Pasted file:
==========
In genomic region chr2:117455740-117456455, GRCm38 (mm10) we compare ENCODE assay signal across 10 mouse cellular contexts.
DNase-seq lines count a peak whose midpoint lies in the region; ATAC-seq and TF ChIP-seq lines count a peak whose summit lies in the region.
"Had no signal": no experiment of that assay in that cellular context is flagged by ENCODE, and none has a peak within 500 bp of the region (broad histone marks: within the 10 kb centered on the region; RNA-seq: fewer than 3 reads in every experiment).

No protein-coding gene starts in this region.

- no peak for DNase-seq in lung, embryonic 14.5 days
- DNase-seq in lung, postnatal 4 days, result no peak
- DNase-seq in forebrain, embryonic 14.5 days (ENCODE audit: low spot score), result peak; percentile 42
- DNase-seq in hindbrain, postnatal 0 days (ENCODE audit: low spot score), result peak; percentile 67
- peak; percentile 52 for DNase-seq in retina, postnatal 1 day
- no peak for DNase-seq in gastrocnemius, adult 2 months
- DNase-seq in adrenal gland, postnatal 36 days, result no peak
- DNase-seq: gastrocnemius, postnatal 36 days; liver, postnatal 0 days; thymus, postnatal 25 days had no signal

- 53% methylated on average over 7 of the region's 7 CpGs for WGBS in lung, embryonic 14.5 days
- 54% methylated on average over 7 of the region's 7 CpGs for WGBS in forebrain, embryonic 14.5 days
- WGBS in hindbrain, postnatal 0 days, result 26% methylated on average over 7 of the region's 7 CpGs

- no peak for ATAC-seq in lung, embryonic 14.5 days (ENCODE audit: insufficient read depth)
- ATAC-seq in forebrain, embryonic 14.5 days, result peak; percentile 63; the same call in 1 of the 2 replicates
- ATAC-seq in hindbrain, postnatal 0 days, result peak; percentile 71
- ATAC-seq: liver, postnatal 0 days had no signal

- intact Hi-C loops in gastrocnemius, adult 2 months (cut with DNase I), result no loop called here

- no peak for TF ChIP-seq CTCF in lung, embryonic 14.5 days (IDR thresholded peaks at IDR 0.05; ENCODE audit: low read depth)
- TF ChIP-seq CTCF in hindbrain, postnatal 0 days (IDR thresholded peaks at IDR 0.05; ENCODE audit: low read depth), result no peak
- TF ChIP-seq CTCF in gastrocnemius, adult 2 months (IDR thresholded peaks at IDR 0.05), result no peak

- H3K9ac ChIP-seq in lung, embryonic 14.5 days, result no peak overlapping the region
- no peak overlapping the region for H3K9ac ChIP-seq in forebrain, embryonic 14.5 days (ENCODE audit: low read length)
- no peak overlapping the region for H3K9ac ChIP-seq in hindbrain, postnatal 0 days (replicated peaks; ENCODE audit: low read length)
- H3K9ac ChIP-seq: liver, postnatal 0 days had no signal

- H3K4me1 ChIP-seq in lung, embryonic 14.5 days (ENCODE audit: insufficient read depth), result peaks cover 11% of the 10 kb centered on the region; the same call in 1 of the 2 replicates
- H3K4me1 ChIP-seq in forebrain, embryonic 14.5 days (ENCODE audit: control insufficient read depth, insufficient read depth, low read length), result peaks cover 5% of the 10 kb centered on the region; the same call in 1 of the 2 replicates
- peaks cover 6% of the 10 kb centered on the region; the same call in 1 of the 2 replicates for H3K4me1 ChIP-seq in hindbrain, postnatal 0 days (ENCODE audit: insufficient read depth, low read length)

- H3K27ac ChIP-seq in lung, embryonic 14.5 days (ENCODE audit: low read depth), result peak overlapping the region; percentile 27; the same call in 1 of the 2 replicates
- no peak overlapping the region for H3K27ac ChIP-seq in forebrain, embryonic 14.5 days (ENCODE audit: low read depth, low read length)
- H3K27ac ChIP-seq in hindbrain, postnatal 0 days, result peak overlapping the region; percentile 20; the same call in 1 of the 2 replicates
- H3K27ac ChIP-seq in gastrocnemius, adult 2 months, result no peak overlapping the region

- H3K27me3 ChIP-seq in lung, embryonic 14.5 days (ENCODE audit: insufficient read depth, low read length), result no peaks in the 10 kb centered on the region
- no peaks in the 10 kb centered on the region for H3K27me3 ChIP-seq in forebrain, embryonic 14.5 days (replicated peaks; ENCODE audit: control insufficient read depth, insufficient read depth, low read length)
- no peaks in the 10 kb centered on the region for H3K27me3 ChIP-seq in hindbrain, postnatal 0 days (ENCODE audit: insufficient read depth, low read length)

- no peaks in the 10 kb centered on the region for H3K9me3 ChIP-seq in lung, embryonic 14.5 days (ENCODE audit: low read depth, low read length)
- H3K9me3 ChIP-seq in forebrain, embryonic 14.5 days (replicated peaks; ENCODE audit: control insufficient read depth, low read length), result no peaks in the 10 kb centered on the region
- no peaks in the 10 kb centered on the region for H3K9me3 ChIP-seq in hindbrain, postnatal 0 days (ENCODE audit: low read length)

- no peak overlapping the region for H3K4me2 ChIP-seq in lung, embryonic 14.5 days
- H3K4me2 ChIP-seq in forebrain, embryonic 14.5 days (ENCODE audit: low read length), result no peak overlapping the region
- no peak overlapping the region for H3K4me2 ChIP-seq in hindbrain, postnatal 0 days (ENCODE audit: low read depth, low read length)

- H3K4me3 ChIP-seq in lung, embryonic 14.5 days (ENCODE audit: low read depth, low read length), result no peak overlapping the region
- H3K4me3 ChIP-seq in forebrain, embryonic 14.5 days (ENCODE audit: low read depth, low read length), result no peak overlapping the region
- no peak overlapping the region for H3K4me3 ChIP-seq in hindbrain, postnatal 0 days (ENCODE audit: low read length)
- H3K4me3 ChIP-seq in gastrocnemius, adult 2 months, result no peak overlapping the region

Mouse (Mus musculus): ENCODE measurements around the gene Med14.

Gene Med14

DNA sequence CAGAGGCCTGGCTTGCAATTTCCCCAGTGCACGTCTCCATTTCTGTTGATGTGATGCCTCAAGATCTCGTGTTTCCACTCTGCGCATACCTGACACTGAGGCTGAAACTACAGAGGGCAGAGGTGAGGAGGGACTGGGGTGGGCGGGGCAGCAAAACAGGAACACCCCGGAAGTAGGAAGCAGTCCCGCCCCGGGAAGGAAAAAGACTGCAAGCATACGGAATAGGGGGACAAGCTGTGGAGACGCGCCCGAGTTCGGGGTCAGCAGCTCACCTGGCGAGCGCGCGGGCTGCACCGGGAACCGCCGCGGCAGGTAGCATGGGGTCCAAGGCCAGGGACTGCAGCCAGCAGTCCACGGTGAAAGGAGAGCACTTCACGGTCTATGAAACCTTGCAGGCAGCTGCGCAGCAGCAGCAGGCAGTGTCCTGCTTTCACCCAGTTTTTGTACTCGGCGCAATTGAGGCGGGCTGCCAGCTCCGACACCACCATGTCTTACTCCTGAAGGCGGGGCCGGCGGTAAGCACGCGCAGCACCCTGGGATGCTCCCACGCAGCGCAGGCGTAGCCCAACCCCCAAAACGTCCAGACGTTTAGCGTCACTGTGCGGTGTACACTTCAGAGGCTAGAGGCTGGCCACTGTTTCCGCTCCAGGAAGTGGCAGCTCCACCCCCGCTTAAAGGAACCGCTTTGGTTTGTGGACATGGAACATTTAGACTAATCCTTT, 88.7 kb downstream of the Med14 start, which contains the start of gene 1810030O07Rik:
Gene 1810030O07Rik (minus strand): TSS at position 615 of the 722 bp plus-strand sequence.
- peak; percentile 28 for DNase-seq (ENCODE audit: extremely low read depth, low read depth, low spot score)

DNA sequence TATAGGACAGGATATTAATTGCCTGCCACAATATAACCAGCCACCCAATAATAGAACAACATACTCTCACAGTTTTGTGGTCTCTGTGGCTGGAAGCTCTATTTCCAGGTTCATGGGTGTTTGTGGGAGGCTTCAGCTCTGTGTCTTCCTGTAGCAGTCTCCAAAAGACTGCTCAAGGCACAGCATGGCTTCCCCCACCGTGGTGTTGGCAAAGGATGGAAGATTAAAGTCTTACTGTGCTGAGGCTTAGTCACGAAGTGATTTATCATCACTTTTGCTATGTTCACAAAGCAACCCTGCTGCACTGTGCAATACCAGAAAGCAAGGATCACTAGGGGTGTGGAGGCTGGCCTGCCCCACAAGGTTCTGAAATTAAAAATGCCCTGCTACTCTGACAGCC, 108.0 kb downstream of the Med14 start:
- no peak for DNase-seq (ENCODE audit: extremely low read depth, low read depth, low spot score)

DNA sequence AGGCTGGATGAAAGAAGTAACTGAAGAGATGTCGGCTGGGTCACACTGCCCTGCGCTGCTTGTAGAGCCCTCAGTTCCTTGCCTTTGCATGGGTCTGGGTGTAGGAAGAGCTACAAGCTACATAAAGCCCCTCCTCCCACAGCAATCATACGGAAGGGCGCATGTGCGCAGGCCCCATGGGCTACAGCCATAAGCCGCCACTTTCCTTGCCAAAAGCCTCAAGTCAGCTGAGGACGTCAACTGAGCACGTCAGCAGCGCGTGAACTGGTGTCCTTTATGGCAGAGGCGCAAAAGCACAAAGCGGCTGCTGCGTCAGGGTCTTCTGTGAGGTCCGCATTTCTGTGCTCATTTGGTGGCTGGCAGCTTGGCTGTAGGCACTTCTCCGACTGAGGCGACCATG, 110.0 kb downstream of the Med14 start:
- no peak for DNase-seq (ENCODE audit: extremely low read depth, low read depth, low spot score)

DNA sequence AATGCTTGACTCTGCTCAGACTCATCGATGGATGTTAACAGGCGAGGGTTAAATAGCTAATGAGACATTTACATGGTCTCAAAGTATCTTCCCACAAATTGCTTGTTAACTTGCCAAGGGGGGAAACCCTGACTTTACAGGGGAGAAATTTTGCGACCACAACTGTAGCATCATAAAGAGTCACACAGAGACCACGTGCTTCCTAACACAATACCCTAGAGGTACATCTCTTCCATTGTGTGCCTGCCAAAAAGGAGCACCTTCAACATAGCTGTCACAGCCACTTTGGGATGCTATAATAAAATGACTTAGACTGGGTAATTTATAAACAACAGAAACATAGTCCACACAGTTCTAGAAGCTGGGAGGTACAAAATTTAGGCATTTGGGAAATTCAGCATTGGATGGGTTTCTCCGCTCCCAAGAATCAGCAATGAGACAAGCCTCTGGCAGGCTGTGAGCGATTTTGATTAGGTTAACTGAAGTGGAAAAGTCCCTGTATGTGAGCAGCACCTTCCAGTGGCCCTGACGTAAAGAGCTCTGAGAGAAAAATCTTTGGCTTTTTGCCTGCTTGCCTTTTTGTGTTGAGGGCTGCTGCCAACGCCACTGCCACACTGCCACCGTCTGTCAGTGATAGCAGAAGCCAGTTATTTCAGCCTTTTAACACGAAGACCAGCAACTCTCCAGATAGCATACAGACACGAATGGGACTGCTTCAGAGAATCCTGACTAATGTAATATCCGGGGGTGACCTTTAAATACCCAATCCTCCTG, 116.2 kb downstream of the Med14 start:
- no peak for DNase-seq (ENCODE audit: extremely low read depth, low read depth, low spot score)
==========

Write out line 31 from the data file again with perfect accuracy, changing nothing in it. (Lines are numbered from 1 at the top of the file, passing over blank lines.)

- H3K27ac ChIP-seq in lung, embryonic 14.5 days (ENCODE audit: low read depth), result peak overlapping the region; percentile 27; the same call in 1 of the 2 replicates